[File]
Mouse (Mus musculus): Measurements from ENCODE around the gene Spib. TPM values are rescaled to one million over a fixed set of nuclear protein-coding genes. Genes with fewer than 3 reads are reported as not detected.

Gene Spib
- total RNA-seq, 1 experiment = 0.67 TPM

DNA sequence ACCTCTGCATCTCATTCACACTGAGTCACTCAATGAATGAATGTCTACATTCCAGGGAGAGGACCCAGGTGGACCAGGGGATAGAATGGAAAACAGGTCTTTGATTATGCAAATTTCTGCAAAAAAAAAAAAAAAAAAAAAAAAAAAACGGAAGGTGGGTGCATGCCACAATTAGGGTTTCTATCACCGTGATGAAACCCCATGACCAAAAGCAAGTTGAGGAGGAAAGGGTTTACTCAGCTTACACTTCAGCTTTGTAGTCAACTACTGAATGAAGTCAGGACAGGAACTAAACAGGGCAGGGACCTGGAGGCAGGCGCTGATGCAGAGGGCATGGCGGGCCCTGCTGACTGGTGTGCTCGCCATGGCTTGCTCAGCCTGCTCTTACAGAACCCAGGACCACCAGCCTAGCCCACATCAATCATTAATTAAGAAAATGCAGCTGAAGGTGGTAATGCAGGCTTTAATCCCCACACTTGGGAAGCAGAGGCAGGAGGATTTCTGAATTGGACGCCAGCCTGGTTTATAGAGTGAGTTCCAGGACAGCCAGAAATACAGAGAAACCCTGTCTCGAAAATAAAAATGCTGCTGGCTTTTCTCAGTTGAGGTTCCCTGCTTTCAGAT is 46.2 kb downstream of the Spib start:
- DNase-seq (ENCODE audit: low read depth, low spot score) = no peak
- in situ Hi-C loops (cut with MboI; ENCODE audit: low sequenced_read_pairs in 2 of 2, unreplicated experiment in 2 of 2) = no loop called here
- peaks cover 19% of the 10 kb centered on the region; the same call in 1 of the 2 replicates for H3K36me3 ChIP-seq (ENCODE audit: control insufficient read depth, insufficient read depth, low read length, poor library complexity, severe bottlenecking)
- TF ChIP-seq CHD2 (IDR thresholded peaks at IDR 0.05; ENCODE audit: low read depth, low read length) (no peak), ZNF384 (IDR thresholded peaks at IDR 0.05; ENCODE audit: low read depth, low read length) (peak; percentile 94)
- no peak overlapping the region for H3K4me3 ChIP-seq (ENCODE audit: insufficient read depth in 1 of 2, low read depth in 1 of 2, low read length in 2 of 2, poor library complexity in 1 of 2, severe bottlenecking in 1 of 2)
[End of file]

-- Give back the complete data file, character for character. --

Mouse (Mus musculus): Measurements from ENCODE around the gene Spib. TPM values are rescaled to one million over a fixed set of nuclear protein-coding genes. Genes with fewer than 3 reads are reported as not detected.

Gene Spib
- total RNA-seq, 1 experiment = 0.67 TPM

DNA sequence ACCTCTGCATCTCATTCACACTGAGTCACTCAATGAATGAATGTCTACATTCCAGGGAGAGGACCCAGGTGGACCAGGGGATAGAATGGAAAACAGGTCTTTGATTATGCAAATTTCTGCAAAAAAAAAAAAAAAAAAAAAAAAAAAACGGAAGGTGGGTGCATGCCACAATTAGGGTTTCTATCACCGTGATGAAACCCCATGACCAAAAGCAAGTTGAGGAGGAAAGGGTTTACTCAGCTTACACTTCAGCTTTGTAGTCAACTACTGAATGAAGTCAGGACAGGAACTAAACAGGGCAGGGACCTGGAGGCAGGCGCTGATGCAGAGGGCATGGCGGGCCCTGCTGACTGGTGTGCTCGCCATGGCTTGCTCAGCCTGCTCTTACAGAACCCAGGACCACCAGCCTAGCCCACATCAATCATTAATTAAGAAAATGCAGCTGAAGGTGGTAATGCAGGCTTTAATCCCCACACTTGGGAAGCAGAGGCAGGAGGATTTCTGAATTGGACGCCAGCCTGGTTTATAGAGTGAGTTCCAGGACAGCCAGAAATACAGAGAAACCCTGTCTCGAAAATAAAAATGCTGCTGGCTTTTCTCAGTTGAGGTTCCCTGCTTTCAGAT is 46.2 kb downstream of the Spib start:
- DNase-seq (ENCODE audit: low read depth, low spot score) = no peak
- in situ Hi-C loops (cut with MboI; ENCODE audit: low sequenced_read_pairs in 2 of 2, unreplicated experiment in 2 of 2) = no loop called here
- peaks cover 19% of the 10 kb centered on the region; the same call in 1 of the 2 replicates for H3K36me3 ChIP-seq (ENCODE audit: control insufficient read depth, insufficient read depth, low read length, poor library complexity, severe bottlenecking)
- TF ChIP-seq CHD2 (IDR thresholded peaks at IDR 0.05; ENCODE audit: low read depth, low read length) (no peak), ZNF384 (IDR thresholded peaks at IDR 0.05; ENCODE audit: low read depth, low read length) (peak; percentile 94)
- no peak overlapping the region for H3K4me3 ChIP-seq (ENCODE audit: insufficient read depth in 1 of 2, low read depth in 1 of 2, low read length in 2 of 2, poor library complexity in 1 of 2, severe bottlenecking in 1 of 2)